Home Orbitz Pitches More Expensive Hotels to Mac Users

Orbitz Pitches More Expensive Hotels to Mac Users

Travel site Orbitz has confirmed that it uses predictive analytics to show Mac users different and more expensive hotels in search results than Windows users might see. It’s still not clear how widespread the practice is, nor what its implications might be. But there are ways to avoid the hard sell.

The Wall Street Journal reported on Monday that “Orbitz found Mac users on average spend $20 to $30 more a night on hotels than their PC counterparts, a significant margin given the site’s average nightly hotel booking is around $100, Orbitz chief scientist Wai Gen Yee said.”

After analyzing its own site’s data and determining users’ buying patterns, Orbitz now presents search results in a slightly different way, with higher-priced options floating near the top of the list for Mac users.

This sort of adaptive display of options makes a certain amount of sense. The WSJ article notes that the “average household income for adult owners of Mac computers is $98,560, compared with $74,452 for a PC owner,” according to technology analyst firm Forrester. Given the availability of more income, Orbitz is simply differentiating more granularly what the market will bear.

Is Orbitz the Only One?

Travel sites Expedia and Priceline have denied that they engage in this kind of targeted marketing. However, a quick test of Expedia revealed some curious results.

An initial Expedia search for a room in Miami Beach from July 12-15 for two adults on a clean Linux machine (no cookies present) gave a result that had the first five rooms averaging $173.60. The exact same search on Expedia using a Mac in the same network gave a list of results with the first five rooms averaging $227.80.

The curious part? Every test after this showed identical results on every machine (Mac, Windows, Linux) in this network. Were the first, lower results a fluke? Or did Expedia recognize that someone inside my firewall owned a Mac and adjusted accordingly?

Either way, this kind of user positioning shouldn’t come as a surprise. Did we really expect online marketers not to use big data’s predictive analytics to boost sales? Whether we notice it or not, using everything you know about a potential customer to help sell or upsell goods and services is already happening.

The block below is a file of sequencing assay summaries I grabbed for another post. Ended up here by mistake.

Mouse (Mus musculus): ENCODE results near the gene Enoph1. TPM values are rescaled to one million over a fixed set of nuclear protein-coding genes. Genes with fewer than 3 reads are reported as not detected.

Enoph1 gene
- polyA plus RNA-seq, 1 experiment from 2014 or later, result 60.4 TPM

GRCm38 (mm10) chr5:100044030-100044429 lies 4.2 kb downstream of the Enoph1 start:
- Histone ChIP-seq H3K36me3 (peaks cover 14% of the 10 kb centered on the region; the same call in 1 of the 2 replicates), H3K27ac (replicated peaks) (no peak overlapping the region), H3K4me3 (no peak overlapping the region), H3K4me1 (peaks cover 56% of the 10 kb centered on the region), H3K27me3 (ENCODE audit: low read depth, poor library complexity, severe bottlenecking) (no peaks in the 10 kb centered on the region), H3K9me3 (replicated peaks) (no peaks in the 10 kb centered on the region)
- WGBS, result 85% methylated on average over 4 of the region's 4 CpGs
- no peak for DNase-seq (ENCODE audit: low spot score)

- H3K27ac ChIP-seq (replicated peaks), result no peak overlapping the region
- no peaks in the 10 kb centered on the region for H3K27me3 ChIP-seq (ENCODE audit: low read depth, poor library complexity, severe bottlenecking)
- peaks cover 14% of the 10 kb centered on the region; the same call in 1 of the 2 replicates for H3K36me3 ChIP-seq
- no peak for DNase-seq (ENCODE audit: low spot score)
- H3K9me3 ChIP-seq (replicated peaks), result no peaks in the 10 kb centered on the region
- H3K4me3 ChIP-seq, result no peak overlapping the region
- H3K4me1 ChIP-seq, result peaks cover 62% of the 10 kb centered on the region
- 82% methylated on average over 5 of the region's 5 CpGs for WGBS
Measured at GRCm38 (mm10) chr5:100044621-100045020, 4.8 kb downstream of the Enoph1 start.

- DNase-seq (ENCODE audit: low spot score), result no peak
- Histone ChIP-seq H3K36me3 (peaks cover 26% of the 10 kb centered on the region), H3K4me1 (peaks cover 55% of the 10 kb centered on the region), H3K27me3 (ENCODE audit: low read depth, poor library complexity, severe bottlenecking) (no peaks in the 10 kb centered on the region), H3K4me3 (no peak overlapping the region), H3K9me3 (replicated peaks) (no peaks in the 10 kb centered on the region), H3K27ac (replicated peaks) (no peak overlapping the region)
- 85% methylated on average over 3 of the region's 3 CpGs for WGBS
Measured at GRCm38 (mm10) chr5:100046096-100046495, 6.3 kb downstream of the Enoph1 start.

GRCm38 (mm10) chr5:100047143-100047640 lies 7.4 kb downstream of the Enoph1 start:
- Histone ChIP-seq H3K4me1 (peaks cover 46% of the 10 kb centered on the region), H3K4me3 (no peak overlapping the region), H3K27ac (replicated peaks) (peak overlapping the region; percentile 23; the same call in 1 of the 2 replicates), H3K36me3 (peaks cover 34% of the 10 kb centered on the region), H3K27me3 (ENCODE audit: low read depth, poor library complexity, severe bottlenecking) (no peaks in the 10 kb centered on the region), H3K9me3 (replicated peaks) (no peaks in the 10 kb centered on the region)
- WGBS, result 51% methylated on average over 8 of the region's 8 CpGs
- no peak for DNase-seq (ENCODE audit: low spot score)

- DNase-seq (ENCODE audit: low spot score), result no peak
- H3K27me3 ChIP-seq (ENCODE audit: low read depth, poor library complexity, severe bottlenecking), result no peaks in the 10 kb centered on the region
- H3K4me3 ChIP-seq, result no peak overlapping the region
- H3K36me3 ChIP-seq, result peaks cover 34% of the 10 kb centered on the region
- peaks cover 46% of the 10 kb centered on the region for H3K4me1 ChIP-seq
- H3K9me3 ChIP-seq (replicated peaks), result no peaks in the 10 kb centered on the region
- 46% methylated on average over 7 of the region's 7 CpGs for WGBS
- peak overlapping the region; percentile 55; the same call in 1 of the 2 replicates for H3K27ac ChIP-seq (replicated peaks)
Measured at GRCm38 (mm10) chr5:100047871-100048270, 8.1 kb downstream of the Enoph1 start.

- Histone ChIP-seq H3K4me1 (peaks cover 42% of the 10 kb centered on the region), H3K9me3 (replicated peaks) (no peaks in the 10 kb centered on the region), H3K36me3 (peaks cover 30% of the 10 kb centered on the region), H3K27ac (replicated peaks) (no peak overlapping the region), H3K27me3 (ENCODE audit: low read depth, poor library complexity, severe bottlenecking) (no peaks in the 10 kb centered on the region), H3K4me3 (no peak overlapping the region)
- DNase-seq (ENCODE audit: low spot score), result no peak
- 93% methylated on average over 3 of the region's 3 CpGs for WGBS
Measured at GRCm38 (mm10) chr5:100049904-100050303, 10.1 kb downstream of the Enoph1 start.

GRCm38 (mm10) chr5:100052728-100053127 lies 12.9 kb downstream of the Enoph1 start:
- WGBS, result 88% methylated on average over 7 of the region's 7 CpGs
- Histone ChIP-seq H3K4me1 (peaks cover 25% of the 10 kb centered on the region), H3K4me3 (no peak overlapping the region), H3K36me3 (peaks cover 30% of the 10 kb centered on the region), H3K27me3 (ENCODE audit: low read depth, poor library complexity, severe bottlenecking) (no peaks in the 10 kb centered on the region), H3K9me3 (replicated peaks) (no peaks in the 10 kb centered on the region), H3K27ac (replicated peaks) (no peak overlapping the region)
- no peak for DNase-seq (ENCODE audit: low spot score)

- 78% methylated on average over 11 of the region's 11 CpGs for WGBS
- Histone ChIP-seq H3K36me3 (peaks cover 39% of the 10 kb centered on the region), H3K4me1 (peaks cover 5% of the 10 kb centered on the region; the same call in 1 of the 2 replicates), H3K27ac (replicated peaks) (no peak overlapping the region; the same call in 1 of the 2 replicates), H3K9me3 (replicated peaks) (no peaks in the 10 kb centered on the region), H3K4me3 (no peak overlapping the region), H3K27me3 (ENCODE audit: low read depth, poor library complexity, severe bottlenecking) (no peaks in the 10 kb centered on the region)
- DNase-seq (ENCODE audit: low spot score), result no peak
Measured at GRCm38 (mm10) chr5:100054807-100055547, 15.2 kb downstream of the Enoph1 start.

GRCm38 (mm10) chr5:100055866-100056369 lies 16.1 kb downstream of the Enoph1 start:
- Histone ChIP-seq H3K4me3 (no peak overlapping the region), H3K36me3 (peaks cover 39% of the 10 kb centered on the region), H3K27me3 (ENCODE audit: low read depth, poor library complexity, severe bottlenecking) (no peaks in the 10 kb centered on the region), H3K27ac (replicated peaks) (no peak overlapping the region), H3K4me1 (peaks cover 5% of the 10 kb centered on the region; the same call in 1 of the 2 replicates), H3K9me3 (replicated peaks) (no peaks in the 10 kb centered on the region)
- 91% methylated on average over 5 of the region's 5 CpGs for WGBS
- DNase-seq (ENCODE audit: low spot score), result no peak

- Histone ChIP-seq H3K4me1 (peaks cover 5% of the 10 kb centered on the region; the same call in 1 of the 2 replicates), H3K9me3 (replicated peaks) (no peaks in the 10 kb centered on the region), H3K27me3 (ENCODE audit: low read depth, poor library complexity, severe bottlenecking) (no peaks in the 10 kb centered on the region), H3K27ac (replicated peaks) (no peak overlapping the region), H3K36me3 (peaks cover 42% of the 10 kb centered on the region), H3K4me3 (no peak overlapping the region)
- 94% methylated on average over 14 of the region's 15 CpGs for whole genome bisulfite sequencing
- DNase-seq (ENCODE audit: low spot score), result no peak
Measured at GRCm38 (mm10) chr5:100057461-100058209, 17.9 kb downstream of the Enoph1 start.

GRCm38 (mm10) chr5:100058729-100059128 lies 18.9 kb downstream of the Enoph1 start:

How to “Opt Out”

Concerned consumers will need to start managing their online presence more closely to reveal these marketing attempts and control how they are offered.

The easiest solution is to make sure you view search results sorted by price or some other objective category, not as “Recommended” or “Best Value.” Data presented in these subjective categories can be curated the same way Orbitz handles their own results.

Specifically, Mac users can tune their browsers to hide the fact that they are using a Mac:

  1. In Safari, click Preferences in the Safari menu.
  2. In the dialog box that appears, click on Advanced and then click the Show Develop menu in the menu bar checkbox.
  3. This will activate the Develop menu, which has the User Agent option that enables developers to test their sites based on different browser specs.
  4. From the User Agent submenu, you can choose how you want your browser to report itself, including as a Windows version of Safari.

This solution won’t exempt you from every predictive analytic trick – you need to properly manage your cookies and online identity for that – but it should help mitigate the hard sell from any site that gets the idea to emulate Orbitz and try to entice Mac users to spend more.

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